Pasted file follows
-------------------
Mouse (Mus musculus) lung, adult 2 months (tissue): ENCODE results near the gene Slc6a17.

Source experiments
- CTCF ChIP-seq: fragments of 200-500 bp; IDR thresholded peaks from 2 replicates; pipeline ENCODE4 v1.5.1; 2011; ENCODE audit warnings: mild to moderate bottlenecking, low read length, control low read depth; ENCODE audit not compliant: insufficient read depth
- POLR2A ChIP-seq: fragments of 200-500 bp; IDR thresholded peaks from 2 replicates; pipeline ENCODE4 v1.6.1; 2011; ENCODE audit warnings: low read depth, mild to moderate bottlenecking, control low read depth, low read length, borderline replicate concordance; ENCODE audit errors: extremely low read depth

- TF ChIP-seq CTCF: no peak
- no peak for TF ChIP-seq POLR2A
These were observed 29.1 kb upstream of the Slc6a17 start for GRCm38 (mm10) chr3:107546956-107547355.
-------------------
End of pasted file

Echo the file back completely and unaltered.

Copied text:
Mouse (Mus musculus) lung, adult 2 months (tissue): ENCODE results near the gene Slc6a17.

Source experiments
- CTCF ChIP-seq: fragments of 200-500 bp; IDR thresholded peaks from 2 replicates; pipeline ENCODE4 v1.5.1; 2011; ENCODE audit warnings: mild to moderate bottlenecking, low read length, control low read depth; ENCODE audit not compliant: insufficient read depth
- POLR2A ChIP-seq: fragments of 200-500 bp; IDR thresholded peaks from 2 replicates; pipeline ENCODE4 v1.6.1; 2011; ENCODE audit warnings: low read depth, mild to moderate bottlenecking, control low read depth, low read length, borderline replicate concordance; ENCODE audit errors: extremely low read depth

- TF ChIP-seq CTCF: no peak
- no peak for TF ChIP-seq POLR2A
These were observed 29.1 kb upstream of the Slc6a17 start for GRCm38 (mm10) chr3:107546956-107547355.